New York- and Detroit-based artist Uta Brauser is known for her surreal murals of Frida Kahlo and Diego Rivera throughout Brooklyn. Her work served as inspiration for our International Day of the Girl programming, in which students created their own Frida Kahlo-inspired portraits. Get to know Uta below.
Can you tell us about your art practice and how working with children inspires you?
I have been an artist since I was four. I have come to the realization that art is a driving force, an energy, a vector. When it comes through you, it is unshakeable. I have taught workshops with clay for years, and during projects where kids can paint an object (such as a refrigerator, car, or van), I offer them full freedom to go for it. With clay, we have technical requirements and boundaries. To shape an object with your hands, and see it even fired, is very empowering.
Can you tell us about your pop-up gallery project, Fish with Braids?
Fish with Braids started in 2008 at Jersey Ave in Jersey City, in between a fish store and a hair braiding parlor. The gallery closed in 2013, but I still do pop-up galleries in neighborhoods like SoHo, Meatpacking District, Union Square, Williamsburg, and Bushwick. It’s our right to claim the use of public space, to interact and to do business, within all five boroughs.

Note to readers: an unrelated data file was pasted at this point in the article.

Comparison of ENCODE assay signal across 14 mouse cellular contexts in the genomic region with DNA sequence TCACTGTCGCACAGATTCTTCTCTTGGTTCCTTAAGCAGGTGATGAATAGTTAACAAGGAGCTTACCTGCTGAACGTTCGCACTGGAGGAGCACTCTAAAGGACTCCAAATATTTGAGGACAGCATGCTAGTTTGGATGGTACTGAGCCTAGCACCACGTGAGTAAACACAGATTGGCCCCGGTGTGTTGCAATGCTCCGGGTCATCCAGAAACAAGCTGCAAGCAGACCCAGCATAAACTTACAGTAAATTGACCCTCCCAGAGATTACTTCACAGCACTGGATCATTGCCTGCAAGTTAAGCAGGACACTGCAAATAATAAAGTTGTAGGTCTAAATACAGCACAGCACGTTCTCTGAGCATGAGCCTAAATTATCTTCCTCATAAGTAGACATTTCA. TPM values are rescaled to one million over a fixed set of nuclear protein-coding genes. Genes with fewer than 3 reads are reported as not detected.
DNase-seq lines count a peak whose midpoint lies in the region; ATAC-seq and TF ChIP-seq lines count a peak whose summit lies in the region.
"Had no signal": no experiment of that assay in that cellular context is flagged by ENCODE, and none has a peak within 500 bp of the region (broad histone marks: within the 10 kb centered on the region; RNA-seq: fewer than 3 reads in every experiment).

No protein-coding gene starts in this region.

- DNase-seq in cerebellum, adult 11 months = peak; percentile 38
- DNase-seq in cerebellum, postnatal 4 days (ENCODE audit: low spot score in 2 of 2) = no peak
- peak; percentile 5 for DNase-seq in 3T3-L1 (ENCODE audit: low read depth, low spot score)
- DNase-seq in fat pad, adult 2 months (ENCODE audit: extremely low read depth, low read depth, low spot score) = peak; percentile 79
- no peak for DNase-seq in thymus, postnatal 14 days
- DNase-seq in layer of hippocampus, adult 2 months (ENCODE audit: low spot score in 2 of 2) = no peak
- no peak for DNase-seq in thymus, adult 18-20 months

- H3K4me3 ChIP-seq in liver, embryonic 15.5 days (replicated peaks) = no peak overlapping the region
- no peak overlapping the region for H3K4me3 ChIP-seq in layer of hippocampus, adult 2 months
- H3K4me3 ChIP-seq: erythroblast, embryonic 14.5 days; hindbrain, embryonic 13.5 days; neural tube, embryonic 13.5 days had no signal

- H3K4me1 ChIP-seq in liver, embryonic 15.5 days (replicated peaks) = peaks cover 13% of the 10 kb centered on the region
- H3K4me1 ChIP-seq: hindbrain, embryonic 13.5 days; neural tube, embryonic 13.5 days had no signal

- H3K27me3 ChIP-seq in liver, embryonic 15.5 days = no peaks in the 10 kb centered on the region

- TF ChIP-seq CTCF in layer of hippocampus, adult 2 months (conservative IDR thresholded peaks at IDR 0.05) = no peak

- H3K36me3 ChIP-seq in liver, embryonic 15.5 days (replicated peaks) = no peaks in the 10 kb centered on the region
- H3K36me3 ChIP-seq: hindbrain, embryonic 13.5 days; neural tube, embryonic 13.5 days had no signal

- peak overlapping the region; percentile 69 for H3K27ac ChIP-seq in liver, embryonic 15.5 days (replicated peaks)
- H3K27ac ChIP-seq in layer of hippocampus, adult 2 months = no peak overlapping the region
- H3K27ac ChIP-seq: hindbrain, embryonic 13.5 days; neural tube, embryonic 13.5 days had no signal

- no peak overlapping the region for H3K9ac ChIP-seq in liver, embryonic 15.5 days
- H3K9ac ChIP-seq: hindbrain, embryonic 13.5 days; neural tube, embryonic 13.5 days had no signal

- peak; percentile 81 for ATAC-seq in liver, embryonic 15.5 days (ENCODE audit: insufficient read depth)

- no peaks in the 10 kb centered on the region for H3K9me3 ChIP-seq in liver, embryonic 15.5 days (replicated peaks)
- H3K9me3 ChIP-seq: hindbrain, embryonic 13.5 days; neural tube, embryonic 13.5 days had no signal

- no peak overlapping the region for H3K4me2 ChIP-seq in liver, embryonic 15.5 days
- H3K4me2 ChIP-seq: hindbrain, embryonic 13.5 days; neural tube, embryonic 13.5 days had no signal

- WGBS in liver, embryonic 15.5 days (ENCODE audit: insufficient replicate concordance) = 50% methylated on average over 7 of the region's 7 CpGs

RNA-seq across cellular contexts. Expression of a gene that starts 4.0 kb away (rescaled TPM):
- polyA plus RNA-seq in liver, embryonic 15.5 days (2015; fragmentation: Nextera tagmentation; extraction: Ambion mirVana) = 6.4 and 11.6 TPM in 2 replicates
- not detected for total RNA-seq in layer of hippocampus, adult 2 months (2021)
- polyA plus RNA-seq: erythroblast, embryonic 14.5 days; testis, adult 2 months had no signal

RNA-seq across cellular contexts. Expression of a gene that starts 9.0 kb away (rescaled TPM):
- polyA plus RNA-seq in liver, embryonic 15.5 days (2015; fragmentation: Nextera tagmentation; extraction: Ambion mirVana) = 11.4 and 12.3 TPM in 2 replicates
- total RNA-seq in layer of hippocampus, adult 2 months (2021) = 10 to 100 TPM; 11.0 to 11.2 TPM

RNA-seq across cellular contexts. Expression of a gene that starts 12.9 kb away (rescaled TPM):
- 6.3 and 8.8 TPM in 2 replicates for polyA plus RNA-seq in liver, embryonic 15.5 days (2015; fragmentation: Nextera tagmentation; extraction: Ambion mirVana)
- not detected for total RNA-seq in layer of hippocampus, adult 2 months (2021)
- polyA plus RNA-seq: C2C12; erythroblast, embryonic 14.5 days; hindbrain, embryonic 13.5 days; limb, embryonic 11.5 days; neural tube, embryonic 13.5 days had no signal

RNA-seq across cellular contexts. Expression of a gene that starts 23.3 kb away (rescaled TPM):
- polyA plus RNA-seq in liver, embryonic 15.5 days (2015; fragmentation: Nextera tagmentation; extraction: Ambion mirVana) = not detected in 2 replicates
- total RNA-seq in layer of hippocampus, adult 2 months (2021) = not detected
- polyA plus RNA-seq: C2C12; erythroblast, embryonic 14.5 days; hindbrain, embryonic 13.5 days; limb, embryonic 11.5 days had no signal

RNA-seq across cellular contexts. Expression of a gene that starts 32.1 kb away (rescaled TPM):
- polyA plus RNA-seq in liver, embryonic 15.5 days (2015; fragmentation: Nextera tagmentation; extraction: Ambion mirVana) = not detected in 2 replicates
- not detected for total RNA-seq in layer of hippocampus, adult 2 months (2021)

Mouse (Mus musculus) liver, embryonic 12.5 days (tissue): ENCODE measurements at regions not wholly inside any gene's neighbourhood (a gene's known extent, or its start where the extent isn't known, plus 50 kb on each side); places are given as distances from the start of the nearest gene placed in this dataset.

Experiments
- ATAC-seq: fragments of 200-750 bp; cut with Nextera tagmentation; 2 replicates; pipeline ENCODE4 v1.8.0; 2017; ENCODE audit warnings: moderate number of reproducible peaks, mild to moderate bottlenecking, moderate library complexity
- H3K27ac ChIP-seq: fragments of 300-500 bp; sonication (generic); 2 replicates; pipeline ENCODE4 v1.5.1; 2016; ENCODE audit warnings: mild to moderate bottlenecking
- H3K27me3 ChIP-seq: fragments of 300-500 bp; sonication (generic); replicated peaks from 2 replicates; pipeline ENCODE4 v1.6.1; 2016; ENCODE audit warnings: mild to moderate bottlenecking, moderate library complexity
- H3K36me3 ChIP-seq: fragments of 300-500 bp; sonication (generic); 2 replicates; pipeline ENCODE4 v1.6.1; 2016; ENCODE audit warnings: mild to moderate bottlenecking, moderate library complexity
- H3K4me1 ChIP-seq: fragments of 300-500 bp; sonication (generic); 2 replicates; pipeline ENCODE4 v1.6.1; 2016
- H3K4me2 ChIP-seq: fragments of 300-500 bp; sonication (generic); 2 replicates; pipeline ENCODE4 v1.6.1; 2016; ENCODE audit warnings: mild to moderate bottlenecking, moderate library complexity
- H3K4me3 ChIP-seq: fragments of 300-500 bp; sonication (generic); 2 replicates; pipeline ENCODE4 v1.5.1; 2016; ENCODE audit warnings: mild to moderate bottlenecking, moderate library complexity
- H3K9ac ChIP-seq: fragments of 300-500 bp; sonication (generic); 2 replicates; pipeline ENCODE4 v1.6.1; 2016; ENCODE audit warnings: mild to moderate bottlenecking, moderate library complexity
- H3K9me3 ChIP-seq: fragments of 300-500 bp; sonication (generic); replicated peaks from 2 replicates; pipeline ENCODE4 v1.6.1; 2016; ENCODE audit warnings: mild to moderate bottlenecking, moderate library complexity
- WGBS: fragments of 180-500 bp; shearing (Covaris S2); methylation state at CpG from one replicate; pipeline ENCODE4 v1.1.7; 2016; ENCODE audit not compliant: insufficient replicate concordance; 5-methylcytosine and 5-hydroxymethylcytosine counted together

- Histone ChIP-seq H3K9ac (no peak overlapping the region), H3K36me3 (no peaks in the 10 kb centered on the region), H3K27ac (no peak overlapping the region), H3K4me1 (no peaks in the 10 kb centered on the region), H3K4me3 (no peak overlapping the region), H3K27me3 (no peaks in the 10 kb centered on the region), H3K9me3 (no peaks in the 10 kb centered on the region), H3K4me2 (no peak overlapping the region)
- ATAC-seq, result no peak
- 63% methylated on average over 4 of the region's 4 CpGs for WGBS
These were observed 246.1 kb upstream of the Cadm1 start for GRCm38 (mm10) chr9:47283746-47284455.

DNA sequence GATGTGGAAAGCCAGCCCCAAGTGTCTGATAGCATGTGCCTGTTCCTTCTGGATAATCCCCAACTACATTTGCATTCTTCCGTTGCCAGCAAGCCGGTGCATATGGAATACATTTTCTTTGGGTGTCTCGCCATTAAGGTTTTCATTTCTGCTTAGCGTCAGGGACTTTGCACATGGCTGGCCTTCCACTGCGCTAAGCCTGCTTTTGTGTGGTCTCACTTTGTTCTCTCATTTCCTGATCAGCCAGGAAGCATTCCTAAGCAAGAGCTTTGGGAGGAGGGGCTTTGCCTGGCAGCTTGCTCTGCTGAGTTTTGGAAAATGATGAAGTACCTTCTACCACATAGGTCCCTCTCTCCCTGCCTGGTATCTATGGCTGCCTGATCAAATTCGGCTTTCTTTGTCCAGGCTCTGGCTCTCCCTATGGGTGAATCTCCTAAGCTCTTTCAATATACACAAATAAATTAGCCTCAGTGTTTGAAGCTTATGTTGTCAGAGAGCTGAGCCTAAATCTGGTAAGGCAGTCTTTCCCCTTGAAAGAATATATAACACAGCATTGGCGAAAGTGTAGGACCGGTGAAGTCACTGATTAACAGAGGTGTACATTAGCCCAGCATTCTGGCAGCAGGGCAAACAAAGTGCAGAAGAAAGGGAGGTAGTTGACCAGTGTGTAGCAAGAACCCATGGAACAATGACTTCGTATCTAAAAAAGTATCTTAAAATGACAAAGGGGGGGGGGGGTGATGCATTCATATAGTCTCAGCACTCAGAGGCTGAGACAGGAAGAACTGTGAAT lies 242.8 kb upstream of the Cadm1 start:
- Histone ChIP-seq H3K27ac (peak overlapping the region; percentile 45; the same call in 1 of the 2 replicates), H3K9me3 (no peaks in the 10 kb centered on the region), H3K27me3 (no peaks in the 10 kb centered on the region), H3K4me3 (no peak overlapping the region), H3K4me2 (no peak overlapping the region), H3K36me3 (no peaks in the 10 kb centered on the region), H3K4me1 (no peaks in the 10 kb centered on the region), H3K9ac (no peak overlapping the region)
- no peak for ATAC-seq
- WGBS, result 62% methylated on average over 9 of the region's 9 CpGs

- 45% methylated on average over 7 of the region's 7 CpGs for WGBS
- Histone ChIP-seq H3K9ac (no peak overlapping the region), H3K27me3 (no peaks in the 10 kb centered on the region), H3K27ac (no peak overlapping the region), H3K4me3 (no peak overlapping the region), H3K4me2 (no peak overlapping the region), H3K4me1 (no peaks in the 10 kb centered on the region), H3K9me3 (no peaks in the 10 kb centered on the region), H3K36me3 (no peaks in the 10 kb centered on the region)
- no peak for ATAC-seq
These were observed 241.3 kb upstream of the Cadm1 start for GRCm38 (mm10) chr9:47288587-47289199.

If you could choose any artist, past or present, or paint your portrait, who would it be and why?
I have started a “Female Hall of Fame” project to feature women with great achievements in the arts, activism, humanities, literature, and science. When I was getting into Frida Kahlo, I could not stop painting her, and she is incredibly inspiring to me. So far, my list consists of Toni Morrison, Naomi Klein, Angela Davis, Harriet Tubman, Michelle Obama, Maya Angelou, Frida Kahlo, Queen Sissi of Austria, Hilma af Klint … the list of ladies to portray is so long!
What advice would you give to young artists who wish to pursue an art practice?
My one and only advice is to be 100% honest with yourself. Find your purpose, mission, or means of expression. It takes looking into yourself, reflecting, trying, experimenting, and pursuing.
Do you have a favorite memory of making art as a child?
It is a favorite thing that I did — I would sit in the sandbox and pat wet sand with my hands, shape the sand … really just enjoying the material. That is what triggered my love for working with clay and sculpture.
Can you share a work or artist that inspires you to make art?
So many things inspire me … artists, music, dance, movement of the body, puppetry, theater, Leonardo Da Vinci, Albrecht Dürer, Michelangelo, Dalí, Henry Moore, Oskar Schlemmer, Butoh, Egon Schiele, Vincent Van Gogh, Frida Kahlo, Tamara Lempicka.